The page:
• Find user's needs: Through various methods like user testing or collecting data and keystrokes, UX researchers can understand what a user's needs are when interacting with an interface and help improve upon the medium with that understanding.
  • Recruiting targeted users: This is done to conduct research; it would not be beneficial for a company to launch a product and then do user testing because it may paint a bad picture of the company in the user's eyes. Instead, before something is published, a UX researcher will track down targeted users and have them interact with the product, and do user testing on them to gain feedback.
  • Create surveys: These are used after a product is launched to further understand users' needs and see if they are being met and, if not, how they can be improved. There is always an opportunity to grow, even after user testing and a launch of a product.
  • Make suggestions: When research has been done, and notable information is unearthed, they make suggestions to the product team.

 

Categories

UX Researcher

Data Analyst

Skills

  • Understanding the user's wants and needs
  • Working in groups
  • Communication
  • Creating surveys that reflect the information that will evoke change
  • Problem Solving
  • Data Preparation
  • Knowledge of statistics
  • Creating reports
  • Problem Solving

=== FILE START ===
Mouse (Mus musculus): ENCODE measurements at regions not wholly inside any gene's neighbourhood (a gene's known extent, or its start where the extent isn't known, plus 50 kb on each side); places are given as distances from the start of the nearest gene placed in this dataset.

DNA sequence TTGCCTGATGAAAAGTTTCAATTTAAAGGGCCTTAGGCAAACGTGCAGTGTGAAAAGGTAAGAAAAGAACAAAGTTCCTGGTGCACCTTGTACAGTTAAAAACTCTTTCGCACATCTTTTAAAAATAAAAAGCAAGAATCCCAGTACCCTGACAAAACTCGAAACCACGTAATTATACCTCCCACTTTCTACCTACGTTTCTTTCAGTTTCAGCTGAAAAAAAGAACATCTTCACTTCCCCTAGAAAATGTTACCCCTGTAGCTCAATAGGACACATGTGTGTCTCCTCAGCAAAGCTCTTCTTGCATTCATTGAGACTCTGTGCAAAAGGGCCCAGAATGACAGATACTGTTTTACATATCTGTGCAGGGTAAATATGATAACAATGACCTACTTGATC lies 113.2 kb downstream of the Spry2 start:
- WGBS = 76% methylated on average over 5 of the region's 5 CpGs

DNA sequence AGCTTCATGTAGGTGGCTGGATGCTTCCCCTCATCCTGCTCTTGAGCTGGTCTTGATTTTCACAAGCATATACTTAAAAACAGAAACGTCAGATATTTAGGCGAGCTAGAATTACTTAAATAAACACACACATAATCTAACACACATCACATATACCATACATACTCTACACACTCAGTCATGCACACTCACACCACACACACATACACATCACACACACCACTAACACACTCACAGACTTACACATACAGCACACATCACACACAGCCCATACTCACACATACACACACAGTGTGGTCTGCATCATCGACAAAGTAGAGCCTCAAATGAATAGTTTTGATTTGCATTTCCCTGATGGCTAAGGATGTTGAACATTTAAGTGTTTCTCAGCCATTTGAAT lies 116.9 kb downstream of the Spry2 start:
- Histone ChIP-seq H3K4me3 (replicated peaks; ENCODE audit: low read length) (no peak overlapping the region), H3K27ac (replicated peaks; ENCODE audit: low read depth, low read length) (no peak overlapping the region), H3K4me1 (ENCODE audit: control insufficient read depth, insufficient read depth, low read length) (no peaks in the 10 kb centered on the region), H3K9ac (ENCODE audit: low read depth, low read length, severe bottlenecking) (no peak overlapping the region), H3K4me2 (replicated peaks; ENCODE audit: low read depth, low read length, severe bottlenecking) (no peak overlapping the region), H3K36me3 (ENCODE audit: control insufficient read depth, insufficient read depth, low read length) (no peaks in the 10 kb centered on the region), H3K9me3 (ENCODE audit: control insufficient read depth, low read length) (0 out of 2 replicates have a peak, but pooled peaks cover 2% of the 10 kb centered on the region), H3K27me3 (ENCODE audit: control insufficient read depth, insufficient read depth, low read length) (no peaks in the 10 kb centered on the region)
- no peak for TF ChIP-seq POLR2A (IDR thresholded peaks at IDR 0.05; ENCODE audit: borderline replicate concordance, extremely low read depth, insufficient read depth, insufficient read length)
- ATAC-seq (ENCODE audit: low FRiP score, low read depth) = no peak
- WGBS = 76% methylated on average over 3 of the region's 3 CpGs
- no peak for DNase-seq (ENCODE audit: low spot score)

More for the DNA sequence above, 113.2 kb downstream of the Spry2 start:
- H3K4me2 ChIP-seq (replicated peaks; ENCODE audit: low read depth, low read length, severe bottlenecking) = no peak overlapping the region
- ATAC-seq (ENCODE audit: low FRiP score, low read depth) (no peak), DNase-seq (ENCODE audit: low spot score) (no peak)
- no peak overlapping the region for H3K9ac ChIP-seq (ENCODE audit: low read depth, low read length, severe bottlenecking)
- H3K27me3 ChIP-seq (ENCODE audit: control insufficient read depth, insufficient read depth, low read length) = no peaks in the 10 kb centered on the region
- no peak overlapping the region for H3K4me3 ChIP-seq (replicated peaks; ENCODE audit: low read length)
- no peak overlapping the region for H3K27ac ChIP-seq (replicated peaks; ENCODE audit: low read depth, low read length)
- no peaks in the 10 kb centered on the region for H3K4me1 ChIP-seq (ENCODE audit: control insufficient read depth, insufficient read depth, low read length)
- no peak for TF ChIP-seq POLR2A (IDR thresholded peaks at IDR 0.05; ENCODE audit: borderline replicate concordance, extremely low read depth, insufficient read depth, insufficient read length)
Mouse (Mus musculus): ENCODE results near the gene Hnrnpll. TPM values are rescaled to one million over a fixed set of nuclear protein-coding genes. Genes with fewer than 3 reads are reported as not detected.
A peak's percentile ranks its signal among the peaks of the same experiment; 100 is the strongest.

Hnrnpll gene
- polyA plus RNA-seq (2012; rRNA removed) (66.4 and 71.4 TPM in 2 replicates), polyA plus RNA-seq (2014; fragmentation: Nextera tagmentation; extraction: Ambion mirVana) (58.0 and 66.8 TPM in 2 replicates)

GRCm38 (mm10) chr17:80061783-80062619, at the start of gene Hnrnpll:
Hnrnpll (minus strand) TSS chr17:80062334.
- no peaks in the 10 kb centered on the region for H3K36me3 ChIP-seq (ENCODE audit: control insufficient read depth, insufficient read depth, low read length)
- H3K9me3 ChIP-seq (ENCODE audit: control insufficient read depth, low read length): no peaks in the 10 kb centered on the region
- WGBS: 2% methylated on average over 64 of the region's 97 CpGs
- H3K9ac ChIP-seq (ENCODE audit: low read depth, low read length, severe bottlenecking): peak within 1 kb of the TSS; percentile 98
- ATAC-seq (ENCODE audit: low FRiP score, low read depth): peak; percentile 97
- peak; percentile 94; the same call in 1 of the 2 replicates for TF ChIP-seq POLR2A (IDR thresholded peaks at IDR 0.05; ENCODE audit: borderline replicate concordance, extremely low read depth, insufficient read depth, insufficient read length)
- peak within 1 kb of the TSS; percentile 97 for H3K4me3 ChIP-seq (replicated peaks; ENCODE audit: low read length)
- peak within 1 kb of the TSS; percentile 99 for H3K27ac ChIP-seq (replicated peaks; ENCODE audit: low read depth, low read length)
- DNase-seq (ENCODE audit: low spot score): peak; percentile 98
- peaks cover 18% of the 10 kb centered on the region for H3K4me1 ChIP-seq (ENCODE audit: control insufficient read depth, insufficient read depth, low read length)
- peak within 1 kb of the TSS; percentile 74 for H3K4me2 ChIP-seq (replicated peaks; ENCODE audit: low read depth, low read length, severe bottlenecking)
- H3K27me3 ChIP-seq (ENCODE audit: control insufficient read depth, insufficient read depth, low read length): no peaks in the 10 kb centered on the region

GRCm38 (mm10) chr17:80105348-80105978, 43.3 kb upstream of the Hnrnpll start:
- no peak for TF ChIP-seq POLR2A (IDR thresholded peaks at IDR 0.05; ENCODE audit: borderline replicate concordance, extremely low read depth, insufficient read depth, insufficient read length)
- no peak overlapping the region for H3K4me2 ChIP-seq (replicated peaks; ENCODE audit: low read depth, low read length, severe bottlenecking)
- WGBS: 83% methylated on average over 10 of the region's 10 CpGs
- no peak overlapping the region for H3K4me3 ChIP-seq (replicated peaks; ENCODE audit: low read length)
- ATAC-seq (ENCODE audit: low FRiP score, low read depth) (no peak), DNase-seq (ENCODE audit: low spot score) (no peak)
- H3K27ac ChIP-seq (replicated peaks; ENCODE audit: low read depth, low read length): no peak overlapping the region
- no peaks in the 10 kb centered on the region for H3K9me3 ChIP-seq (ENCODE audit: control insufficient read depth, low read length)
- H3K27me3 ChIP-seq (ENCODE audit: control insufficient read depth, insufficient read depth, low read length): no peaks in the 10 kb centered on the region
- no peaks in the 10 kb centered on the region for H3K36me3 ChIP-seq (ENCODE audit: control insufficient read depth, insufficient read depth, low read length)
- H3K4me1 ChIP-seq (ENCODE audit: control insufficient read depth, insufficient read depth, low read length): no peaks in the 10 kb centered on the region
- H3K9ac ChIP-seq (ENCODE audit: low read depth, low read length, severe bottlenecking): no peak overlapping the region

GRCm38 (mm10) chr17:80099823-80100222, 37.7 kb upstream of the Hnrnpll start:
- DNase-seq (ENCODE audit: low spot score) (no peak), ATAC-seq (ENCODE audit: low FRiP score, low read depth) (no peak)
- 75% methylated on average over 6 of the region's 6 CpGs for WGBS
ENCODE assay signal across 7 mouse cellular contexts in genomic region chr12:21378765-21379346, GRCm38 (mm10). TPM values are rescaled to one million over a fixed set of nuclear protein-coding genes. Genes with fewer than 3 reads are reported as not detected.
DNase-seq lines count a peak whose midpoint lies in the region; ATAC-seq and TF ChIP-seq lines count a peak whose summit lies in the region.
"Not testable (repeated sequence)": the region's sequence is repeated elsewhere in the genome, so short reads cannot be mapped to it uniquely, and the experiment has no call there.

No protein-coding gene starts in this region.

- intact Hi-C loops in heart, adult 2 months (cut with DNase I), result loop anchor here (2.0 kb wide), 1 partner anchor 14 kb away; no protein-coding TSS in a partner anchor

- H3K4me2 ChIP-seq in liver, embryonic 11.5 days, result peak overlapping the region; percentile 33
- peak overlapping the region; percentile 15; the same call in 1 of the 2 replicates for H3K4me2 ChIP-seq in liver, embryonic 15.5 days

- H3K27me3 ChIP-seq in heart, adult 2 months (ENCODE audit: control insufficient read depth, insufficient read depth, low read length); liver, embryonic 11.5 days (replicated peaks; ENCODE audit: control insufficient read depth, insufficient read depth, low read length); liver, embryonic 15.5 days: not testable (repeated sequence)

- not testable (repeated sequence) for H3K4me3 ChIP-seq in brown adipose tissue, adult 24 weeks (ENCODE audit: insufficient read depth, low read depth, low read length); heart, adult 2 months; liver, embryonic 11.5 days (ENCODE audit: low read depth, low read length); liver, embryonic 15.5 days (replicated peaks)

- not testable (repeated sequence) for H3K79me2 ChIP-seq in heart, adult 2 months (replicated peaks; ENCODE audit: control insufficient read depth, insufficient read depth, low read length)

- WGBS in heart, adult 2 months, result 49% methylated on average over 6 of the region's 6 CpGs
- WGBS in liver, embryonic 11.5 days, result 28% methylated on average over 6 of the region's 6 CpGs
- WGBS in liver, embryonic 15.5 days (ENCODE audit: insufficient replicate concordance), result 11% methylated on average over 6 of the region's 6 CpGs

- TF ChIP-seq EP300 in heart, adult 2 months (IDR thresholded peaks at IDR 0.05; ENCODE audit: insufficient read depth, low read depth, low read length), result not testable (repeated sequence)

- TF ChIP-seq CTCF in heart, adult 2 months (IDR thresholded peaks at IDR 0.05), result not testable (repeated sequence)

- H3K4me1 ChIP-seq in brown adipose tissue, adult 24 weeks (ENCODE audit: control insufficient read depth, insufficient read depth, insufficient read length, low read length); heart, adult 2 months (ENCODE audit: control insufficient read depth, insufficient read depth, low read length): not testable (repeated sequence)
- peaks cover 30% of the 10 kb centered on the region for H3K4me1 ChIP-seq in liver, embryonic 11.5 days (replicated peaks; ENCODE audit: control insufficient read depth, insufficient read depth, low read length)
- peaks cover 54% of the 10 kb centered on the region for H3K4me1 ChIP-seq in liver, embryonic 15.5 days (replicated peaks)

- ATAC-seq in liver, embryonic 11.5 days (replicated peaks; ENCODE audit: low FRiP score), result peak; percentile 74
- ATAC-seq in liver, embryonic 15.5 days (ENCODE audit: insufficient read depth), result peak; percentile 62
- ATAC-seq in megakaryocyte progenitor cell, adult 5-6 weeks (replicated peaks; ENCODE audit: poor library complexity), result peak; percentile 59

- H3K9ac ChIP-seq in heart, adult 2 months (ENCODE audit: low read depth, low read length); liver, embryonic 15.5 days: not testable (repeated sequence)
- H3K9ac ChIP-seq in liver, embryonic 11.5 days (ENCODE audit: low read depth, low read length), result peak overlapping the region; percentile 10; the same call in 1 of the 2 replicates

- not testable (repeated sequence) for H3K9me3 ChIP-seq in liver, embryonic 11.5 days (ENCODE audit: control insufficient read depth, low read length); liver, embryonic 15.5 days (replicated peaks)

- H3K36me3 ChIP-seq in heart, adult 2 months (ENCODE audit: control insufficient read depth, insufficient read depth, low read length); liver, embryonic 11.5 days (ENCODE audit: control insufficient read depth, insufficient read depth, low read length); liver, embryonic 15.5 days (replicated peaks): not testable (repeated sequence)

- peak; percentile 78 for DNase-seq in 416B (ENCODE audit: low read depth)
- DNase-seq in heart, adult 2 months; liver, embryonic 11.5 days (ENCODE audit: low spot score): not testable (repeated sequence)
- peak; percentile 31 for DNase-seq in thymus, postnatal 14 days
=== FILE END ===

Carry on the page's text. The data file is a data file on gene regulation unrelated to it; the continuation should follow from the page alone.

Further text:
• Domain Knowledge

Salary 

$81,761 - $133,000

$120,000 - $160,000

Education

and/or

and/or


Although it is possible to get a job without a degree, it is unlikely.

Job Environment

There are remote options available, but most positions will require you to conduct user tests and collaborate. 

Therefore, you will most likely work remotely and in person. 

Similar to UX Researchers, you can work remotely but may need to conduct in-field practices as well. 

 

What skills can get transferred from Data Analyst to UX Researcher?

Skills that are transferable are mostly soft skills. Being cohesive in groups and being able to utilize data and information to solve problems. UX Research requires more face-to-face interaction with users, whereas data analytics requires pulling information from data. Therefore, it would be a painless change in careers. A data analyst would be moving away from the numbers and looking more at what users' needs and wants are when practicing UX research.

 

Can you mix Data Analyst and UX Research?

Absolutely, in fact, a team of data analysts and UX researchers working together would create an ideal product. On one side, you would be getting the nitty-gritty information on how to perfect sales, while on the other hand, you are improving your user experience. Therefore, with the two roles combined or working together, it can benefit the company and the user and be advantageous for both parties. 

 

If you are a data analyst and/or interested in UX Research and want to learn more, sign up for a free mentor call today!

 

Author:

Trenton Carlson is a journalist, content writer, and aspiring airline pilot. He likes his avocados baked with an egg in the hole where the pit goes.